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2016 Gold Medal Swimmer Simone Manuel Will Be Heading to the Tokyo Olympics After Revealing She Was Diagnosed with Overtraining Syndrome

Just three days after her eligibility for the Summer Olympics was in limbo due to losing the 100m freestyle trial, it looks like Simone Manuel has redeemed herself. On Sunday, 50m freestyle trial at the U.S. Olympic Trials, Manuel came in first place by 0.01 seconds, which means she will be going to the Olympics. After her win, she was embraced by Olympic medalist Abby Weitzel and cried tears of joy in the pool.

Manuel made history in 2016 becoming the first Black woman to win an Olympic gold medal in an individual swimming competition. However, it was uncertain whether she would get the opportunity to defend her title after losing the 100m freestyle last Thursday. After her disappointing finish, Manuel said at the news conference that it was her overtraining syndrome diagnosis that made her fail to deliver in Thursday’s Trials.

Simone Manuel explains her overtraining syndrome diagnosis after failing to make the Olympic 100-meter freestyle event. (Photo: @swimone/Instagram)

Manuel tearfully explained that “it started a little bit in January,” she said, “I think it was something that I didn’t quite notice until my body, like, completely crashed.” According to Healthline, “Overtraining can occur when you work out without allowing enough recovery time between sessions.” The site also noted, “Overtraining syndrome (OTS) can lower your fitness level, negatively affect your performance, and cause injuries.”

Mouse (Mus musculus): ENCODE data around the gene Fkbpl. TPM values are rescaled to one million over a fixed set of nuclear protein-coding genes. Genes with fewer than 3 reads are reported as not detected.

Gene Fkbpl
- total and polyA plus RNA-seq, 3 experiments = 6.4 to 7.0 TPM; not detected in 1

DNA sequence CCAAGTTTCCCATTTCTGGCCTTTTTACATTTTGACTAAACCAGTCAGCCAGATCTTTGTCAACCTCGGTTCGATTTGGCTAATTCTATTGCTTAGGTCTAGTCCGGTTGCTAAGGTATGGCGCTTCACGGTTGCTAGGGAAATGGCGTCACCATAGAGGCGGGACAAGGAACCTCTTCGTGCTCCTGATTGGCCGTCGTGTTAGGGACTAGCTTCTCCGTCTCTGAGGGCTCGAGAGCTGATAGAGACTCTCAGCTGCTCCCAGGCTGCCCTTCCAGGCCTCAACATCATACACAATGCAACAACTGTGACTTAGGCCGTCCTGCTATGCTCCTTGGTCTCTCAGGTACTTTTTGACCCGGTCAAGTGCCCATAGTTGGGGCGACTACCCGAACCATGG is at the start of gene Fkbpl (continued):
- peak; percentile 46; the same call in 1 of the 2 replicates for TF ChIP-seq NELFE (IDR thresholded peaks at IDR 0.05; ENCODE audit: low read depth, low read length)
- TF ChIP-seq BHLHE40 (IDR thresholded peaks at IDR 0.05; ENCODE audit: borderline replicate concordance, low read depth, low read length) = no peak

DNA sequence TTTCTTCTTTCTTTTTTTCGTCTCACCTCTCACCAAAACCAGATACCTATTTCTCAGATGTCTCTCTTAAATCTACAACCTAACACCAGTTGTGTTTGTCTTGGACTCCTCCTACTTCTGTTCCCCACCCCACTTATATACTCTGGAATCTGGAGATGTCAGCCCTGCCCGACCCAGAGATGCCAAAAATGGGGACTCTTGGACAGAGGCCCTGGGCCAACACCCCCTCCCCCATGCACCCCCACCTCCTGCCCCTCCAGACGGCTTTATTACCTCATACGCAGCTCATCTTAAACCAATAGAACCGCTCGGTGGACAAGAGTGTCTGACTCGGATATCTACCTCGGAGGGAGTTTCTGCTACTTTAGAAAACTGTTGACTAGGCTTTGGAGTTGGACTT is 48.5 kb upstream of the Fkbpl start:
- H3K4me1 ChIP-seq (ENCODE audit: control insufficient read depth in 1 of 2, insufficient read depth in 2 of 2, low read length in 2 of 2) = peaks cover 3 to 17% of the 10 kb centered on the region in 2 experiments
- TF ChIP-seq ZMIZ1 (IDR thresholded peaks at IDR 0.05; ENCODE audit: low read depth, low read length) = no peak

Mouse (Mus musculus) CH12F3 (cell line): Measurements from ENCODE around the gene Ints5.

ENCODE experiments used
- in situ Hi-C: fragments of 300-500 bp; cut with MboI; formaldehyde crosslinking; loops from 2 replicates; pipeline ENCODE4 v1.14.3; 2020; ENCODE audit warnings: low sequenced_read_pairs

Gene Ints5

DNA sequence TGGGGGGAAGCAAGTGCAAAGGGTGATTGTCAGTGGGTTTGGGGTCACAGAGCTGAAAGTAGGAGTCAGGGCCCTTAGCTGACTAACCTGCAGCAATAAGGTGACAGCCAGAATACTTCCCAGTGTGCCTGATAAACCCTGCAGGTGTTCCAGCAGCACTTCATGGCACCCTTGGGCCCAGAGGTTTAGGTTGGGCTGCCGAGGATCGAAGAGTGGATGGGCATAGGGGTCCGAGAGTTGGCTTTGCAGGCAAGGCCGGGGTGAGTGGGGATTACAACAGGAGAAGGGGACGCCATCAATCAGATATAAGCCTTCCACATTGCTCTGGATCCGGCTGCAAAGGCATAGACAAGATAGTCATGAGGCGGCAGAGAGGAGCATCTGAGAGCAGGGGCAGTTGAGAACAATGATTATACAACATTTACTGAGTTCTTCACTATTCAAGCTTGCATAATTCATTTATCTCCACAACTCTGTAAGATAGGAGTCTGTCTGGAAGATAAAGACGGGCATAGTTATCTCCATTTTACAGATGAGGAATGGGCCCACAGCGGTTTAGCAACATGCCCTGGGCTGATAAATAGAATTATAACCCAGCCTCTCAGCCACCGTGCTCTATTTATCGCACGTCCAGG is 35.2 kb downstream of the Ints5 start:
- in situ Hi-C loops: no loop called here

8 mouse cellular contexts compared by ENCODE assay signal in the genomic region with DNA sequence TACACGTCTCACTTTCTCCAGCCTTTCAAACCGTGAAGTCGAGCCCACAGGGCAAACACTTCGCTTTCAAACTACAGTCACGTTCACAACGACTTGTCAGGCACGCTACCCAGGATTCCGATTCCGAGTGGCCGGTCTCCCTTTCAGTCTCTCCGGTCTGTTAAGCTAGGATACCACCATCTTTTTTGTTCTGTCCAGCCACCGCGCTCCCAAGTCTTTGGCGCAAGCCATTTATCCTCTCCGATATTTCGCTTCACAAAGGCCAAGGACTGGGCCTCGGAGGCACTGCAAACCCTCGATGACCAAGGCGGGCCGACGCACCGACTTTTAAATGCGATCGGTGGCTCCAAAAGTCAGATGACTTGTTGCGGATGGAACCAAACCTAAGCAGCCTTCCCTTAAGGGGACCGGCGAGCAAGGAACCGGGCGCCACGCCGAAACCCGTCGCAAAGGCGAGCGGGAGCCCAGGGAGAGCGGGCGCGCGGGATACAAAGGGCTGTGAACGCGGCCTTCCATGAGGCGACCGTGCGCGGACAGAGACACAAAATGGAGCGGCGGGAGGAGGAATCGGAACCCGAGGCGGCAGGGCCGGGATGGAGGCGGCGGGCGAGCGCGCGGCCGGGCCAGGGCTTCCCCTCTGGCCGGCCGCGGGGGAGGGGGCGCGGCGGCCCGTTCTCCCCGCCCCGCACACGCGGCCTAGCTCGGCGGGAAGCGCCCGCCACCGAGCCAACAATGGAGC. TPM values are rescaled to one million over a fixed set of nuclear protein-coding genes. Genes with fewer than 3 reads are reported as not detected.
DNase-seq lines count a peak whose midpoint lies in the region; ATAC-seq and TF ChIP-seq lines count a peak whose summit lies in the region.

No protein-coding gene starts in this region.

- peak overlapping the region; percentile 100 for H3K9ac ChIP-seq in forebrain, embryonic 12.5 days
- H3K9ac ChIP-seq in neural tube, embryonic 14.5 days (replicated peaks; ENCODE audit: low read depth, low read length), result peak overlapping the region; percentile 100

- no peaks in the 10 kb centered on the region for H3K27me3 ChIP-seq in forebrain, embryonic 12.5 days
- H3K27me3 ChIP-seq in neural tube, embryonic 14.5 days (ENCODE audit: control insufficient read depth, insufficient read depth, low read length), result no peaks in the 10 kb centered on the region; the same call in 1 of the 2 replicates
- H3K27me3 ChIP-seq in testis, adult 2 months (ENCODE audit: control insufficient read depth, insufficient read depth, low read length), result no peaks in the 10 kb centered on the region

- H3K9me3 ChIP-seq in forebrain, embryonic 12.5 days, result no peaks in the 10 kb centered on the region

This all came as a surprise to Manuel’s fans who had just watched her dominate the pool in the 50m and 100m frees in a March meet in San Antonio. But the two-time Olympic champion revealed that it was a week after the meet that she went to the doctor in Houston and was diagnosed with OTS. Following the diagnosis, Manuel modified her training and said “after about two weeks of modified training I wasn’t seeing any progress with my performance in the pool; it actually was declining.”

Per her doctors and her coach Greg Meehan’s advice, she took some time away from the pool for three weeks and was back training by April 17. But she was met with more disappointment when she returned to the pool and realized that her body still refused to perform the way she knew it “was capable of.” She said, “I had moments where I didn’t even want to go to the pool because I knew it was going to be bad. “

Despite the outcome, Manuel tearfully noted, “To sit here and even do what I did and to be at this meet is something that I can’t take lightly.”

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